If you are depressed and/or have anxiety disorders, you can
sometimes have thoughts of harming or killing yourself. These
may be increased when first starting antidepressants, since
these medicines take time to work, (usually about two weeks but
sometimes longer).
You may be more likely to think like this if you:
• have previously had thoughts about killing or harming
• are a young adult. Information from clinical trials has shown an
increased risk of suicidal behaviour in young adults (less than
25 years old) with psychiatric conditions who were treated
with an antidepressant.
If you have thoughts of harming or killing yourself at any time,
contact your doctor or go to a hospital straight away.
Children and adolescents under 18
Paroxetine should not be used for children and adolescents under
18 years. Also, patients under 18 have an increased risk of side
effects such as suicide attempt, suicidal thoughts and hostility
(predominantly aggression, oppositional behaviour and anger)
when they take Paroxetine. If your doctor has prescribed Paroxetine
for you (or your child) and you want to discuss this, please go
back to your doctor. You should inform your doctor if any of the
symptoms listed above develop or worsen when you (or your
child) are taking Paroxetine. Also, the long-term safety effects
concerning growth, maturation and cognitive and behavioural
development of Paroxetine in this age group have not yet been
demonstrated. In studies of Paroxetine in under 18s, common side
effects that affected less than 1 in 10 children/adolescents were:
an increase in suicidal thoughts and suicide attempts, deliberately
harming themselves, being hostile, aggressive or unfriendly, lack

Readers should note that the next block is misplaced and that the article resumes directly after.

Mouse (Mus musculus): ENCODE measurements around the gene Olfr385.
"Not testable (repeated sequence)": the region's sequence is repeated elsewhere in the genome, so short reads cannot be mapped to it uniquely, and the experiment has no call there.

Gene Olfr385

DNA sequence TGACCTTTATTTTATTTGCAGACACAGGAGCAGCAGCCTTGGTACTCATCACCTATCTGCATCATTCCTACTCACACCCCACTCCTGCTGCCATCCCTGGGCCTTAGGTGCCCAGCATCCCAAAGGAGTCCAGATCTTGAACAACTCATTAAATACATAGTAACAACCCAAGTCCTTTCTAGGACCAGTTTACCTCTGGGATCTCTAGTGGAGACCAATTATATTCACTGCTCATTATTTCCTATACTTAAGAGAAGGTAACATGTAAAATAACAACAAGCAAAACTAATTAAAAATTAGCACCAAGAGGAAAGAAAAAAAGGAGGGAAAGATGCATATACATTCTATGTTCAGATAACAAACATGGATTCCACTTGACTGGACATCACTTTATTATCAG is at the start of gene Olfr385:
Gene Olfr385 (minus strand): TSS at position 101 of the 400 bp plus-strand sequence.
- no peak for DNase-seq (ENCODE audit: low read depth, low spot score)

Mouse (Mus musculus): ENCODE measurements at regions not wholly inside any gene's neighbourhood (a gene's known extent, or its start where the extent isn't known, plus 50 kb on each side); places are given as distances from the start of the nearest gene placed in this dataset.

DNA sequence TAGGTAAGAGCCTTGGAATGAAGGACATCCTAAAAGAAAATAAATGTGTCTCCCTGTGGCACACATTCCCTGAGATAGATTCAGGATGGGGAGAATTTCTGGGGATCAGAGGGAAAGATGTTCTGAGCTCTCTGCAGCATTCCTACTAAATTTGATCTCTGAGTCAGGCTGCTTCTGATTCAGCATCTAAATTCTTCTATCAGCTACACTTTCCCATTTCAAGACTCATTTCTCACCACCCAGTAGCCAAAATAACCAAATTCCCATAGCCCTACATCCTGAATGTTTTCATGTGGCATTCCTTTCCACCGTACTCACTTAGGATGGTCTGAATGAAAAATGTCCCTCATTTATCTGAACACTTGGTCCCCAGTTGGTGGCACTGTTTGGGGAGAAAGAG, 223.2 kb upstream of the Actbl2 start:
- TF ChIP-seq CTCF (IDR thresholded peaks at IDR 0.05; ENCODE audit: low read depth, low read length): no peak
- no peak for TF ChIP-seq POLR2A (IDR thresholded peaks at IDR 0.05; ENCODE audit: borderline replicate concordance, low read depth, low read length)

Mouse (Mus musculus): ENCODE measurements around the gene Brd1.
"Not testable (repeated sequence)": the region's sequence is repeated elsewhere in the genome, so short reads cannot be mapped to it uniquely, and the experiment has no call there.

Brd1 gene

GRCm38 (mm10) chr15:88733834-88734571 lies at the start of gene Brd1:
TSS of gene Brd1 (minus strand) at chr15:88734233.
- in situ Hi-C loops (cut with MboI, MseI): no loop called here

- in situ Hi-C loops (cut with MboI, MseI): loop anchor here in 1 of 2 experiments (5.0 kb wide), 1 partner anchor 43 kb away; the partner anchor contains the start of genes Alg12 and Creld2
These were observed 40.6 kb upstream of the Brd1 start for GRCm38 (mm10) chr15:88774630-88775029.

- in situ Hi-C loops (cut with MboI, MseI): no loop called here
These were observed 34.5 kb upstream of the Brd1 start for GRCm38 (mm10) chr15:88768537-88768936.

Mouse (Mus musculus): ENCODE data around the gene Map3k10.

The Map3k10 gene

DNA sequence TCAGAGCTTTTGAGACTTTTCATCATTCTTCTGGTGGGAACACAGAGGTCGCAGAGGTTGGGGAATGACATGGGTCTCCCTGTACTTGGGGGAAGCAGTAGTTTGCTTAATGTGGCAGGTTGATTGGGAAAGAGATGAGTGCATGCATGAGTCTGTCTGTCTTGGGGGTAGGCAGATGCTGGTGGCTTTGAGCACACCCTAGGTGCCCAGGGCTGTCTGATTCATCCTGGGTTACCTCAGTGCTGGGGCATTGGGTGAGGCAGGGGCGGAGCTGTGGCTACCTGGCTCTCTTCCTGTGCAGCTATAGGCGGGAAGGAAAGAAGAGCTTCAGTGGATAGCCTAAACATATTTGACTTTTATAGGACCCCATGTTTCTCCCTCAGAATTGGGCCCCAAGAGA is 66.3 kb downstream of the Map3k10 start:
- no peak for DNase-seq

of appetite, shaking, abnormal sweating, hyperactivity (having
too much energy), agitation, changing emotions (including crying
and changes in mood) and unusual bruising or bleeding (such as
nose bleeds). These studies also showed that the same symptoms
affected children and adolescents taking sugar pills (placebo)
instead of Paroxetine, although these were seen less often. Some
patients in these studies of under 18s had withdrawal effects when
they stopped taking Paroxetine. These effects were mostly similar
to those seen in adults after stopping Paroxetine (see Section 3,
How to take, inside this leaflet). In addition, patients under 18
also commonly (affecting less than 1 in 10) experienced stomach
ache, feeling nervous and changing emotions (including crying,
changes in mood, trying to hurt themselves, thoughts of suicide
and attempting suicide).
You may find it helpful to tell a relative or close friend that
you are depressed or have an anxiety disorder, and ask them to
read this leaflet. You might ask them to tell you if they think your
depression or anxiety is getting worse, or if they are worried about
changes in your behaviour.

Taking other medicines

Please tell your doctor or pharmacist if you are taking or have
recently taken any other medicines, including
medicines obtained without a prescription. Especially:
• monoamine oxidase inhibitors (MAOls, including
moclobemide), or have taken them at any time within the last
two weeks
• thioridazine (a tranquilliser)
• fentanyl or pethidine (for severe pain)
• tramadol (a painkiller)
• medicines called triptans, such as sumatriptan (to treat
• other antidepressants including other Selective Serotonin
Reuptake Inhibitors (SSRls)
• drugs to treat some psychiatric conditions such as lithium,
• St John’s Wort, (a herbal remedy for depression)
• linezolid (an antibiotic)
• methylene blue (used to treat high levels of methaemoglobin
in the blood)

Concomitant use of above-mentioned medicinal products
may lead to ‘serotonin syndrome’ (see “Take special care with